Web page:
Malaise & Fatigue: Malaise is a general feeling of discomfort, uneasiness, & ill-health with or without fatigue. Fatigue is the feeling of extreme tiredness & is closely associated with malaise. Persons receiving chemotherapy &/or radiation therapy may experience malaise & fatigue feel “out-of-sorts” & not have the energy to do their usual daily activities. These feelings may occur suddenly or slowly over time& persist for several days or longer.
Massage Therapy & Malaise/Fatigue: Discuss the timing of your sessions with the client. Be willing to adjust the time & date of the massage depending on how the client feels the day of the massage appointment. Clients affected by malaise & fatigue may require varying degrees of modifications, including fewer changes in body positions & massage techniques of lighter pressure & slower speed.
Massage was found to reduce cancer-related fatigue (8, 9). Slow-stroke back massage reduced fatigue in adults with acute leukemia who were undergoing chemotherapy (1). Breast cancer patients who received massage experienced a reduction in cancer-related fatigue (10, 11) as did patients with breast cancer who were undergoing radiation therapy who received both massage & polarity therapy (12). Foot reflexology decreased fatigue in patients with breast cancer undergoing chemotherapy (13).
Articles and Journals Referenced:
- Miladinia, M., Baraz, S., Shariati, A., et al., (2016). Effects of slow-stroke back massage on symptom cluster in adult patients with acute leukemia: Supportive care in cancer nursing. Cancer Nurs. Epub.
- Khiewkhern, S., Promthet, S., Sukprasert, A., et al. (2013). Effectiveness of aromatherapy with light Thai massage for cellular immunity improvement in colorectal cancer patients receiving chemotherapy. Asian Pac J Cancer Prev. 14(6), 3903-7.
- Stringer, J., Swindell, R., Dennis, M. (2008). Massage in patients undergoing intensive chemotherapy reduces serum cortisol and prolactin. Psychooncology. 17(10):1024-31.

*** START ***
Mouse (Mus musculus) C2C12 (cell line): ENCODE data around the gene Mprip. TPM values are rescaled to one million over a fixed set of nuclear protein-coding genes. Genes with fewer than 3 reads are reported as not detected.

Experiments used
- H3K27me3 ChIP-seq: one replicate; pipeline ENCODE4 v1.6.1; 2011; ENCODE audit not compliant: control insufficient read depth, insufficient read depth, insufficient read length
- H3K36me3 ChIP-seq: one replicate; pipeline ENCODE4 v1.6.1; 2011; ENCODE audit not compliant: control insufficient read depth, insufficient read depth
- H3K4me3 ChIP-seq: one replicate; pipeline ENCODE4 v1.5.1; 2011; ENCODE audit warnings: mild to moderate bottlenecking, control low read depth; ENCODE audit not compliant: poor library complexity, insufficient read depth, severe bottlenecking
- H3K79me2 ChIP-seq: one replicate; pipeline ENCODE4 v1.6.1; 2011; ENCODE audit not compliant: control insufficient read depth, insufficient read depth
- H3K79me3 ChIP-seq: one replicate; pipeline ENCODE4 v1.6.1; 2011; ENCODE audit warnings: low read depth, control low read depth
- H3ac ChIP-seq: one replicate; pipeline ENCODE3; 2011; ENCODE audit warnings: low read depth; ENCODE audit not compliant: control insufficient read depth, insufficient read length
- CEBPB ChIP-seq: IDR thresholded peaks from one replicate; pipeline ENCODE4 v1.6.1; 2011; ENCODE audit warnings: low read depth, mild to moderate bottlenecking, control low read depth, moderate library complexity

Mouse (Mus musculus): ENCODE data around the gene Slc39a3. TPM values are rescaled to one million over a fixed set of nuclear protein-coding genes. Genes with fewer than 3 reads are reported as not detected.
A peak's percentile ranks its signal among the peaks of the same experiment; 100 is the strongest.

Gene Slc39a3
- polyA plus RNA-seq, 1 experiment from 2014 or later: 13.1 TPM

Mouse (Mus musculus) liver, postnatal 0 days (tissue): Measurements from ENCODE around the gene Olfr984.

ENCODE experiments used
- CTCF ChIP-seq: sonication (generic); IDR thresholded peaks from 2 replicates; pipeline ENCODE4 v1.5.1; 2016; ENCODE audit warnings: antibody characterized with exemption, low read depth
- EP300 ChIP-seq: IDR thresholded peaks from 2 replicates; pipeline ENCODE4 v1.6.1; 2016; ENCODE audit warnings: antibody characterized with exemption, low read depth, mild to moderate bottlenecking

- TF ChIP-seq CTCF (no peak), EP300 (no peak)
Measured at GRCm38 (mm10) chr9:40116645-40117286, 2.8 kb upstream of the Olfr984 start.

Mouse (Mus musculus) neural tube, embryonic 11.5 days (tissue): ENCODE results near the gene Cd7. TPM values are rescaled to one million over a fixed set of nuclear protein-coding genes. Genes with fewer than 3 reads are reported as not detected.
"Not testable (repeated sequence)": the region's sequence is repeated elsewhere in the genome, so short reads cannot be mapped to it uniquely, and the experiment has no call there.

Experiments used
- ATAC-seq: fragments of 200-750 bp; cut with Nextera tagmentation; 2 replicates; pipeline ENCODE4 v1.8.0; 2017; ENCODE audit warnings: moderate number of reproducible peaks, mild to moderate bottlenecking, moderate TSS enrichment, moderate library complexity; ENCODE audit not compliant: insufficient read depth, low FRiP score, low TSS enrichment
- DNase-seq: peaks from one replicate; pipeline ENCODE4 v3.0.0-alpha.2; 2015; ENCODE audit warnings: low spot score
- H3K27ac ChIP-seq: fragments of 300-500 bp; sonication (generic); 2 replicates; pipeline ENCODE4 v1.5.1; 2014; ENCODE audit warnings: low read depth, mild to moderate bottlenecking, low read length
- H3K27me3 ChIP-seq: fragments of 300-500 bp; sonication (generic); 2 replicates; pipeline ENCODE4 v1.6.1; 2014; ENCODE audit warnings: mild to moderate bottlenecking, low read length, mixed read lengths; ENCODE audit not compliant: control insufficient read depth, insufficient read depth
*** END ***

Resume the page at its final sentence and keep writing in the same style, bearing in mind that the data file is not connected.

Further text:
- Sturgeon, M., Wetta-Hall, R., Hart, T., et al. (2009). Effects of therapeutic massage on the quality of life among patients with breast cancer during treatment, J Altern Complement Med. 15(4):373–80.
- Cunningham, J. E., Kelechi T., Sterba, K., et al. (2011). Case report of a patient with chemotherapy-induced peripheral neuropathy treated with manual therapy (massage). Support Care Cancer, 19(9):1473-6.
- Menendez AG, Cobb R, Carvajal AR, et al. Effectiveness of massage therapy (MT) as a treatment strategy and preventive modality for chemotherapy-induced peripheral neuropathy (CIPN) symptoms. Poster presented at: 2016 Palliative Care in Oncology Symposium; September 9-10, 2016; San Francisco, CA
- Goodman CC, Fuller KS: Pathology: implications for the physical therapist, ed 4, St Louis, 2014, Elsevier.
- Cassileth, B.R., Vickers, A.J. (2004). Massage therapy for symptom control: Outcome study at a major cancer center. J Pain Symptom Manage. 28(3):244-9.
- Karagozoglu, S., Kahve, E. (2013). Effects of back massage on chemotherapy-related fatigue and anxiety: Supportive care and therapeutic touch in cancer nursing. Appl Nurs Res. 26(4):210-7.
- Fernández-Lao, C., Cantarero-Villanueva, I., Díaz-Rodríguez, L., et al. (2012). The influence of patient attitude toward massage on pressure pain sensitivity and immune system after application of myofascial release in breast cancer survivors: A randomized, controlled crossover study. J Manipulative Physiol Ther. 35(2):94-100.
- Listing, M., Reisshauer, A., Krohn, M., et al. (2009). Massage therapy reduces physical discomfort and improves mood disturbances in women with breast cancer. Psychooncology. 18(12):1290-9.
- Mustian, K.M., Roscoe, J.A., Palesh, O.G., et al. (2011). Polarity Therapy for cancer-related fatigue in patients with breast cancer receiving radiation therapy: A randomized controlled pilot study. Integr Cancer Ther. 10(1):27-37.
- Yang, J. H. (2005). The effects of foot reflexology on nausea, vomiting and fatigue of breast cancer patients undergoing chemotherapy. Taehan Kanho Hakhoe Chi. 35(1):177-85.
Dr. Susan Salvo is a massage therapist, author, educator, researcher, explorer, and perpetual student. To learn more, check out the “About Susan” tab. You can contact Susan at email@example.com.